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Modelle neuronaler Systeme

Ausgewählte Abstracts

The Contribution of Feedback and Horizontal Connections to Center-Surround Interaction in Macaque V1: A Recurrent Network Model
Zitatschlüssel schwabe05g
Autor Schwabe, L. and Angelucci, A. and Obermayer, K. and Bressloff, P.
Buchtitel Soc. Neurosci. Abs. 31
Jahr 2005
Notiz CD-ROM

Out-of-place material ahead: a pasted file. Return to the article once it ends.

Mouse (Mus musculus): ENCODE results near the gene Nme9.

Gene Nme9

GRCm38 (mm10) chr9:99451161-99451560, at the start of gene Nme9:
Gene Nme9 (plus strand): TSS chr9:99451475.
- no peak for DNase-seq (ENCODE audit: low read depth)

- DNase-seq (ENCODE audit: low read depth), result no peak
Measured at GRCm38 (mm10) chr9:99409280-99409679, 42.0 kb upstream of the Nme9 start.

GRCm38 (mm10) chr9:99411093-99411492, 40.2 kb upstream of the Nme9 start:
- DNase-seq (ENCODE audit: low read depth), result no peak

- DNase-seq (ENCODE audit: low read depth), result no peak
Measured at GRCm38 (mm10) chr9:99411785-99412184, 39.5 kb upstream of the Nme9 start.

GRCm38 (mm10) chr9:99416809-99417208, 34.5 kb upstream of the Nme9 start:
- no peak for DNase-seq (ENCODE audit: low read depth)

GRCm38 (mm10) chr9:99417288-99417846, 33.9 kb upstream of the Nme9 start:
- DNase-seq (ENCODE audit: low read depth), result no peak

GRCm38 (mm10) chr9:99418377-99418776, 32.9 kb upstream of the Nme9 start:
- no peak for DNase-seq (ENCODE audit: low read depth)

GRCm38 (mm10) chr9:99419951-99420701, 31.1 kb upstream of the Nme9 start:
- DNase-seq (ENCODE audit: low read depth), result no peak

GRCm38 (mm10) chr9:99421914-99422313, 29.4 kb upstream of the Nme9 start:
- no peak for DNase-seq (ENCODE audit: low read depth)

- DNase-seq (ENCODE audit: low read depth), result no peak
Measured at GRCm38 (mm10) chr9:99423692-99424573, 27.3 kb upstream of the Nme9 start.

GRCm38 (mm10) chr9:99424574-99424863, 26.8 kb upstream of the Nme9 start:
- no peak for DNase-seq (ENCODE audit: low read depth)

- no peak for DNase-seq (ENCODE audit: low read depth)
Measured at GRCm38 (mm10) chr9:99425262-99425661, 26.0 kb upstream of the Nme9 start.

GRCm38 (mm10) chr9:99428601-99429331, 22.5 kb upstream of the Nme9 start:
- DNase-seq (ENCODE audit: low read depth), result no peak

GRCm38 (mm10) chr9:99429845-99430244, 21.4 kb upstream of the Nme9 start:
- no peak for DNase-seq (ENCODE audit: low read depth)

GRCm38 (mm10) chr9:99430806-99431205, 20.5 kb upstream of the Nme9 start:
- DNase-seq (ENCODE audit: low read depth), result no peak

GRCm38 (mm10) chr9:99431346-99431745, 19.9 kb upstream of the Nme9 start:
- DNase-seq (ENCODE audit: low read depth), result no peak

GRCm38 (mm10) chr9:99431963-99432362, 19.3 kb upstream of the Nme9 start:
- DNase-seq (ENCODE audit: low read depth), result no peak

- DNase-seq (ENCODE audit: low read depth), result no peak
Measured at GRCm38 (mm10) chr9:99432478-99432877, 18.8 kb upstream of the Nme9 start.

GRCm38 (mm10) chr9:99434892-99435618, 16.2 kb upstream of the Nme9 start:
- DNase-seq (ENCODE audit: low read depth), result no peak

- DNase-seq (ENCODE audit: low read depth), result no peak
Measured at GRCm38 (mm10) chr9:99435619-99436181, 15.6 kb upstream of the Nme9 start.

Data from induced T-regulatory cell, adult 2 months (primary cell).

Zusammenfassung Neuronal responses in the macaque striate cortex (V1) are suppressed when both the receptive field (RF) center and surround are stimulated. Long-range lateral connections within V1 have long been thought of as the sole anatomical substrate of these effects, but recently it has been shown [1,2,3] that suppression can be evoked by stimuli far beyond the range of lateral connections. Moreover, the short temporal latency of suppression arising from the far surround cannot be accounted for by their slow conduction velocity. Extrastriate feedback projections to V1 are commensurate with these suppressive effects in terms of spatial scale and conduction velocity, and could thus represent their anatomical substrate. We set up a network model whose architecture is constrained to fit with recent anatomical/physiological studies [2], and is consistent with the observation that feedback contacts predominantly (95%) excitatory cells in V1 [4]. The feedback connections from extrastriate cortex exert their suppressive influence arising from the far surround by targeting excitatory neurons in the near surround, which in turn send horizontal connections to local inhibitory neurons in the RF center. The model reproduces suppression from the far surround in a way consistent with the currently available data regarding the static and dynamic effects of surround suppression. The circuit model is also used to make easily testable predictions. One such prediction is that stimulation of the far surround with high contrast gratings can facilitate the center response to low contrast gratings. This prediction is consistent with our recent physiological data [5], which thus support the model and reveal that the suppressive surround of V1 neurons is not always suppressive. [1] Levitt and Lund 2002 [2] Angelucci et al. 2002 [3] Bair et al. 2003 [4] Johnson and Burkhalter 1996 [5] Ichida et al. 2005.
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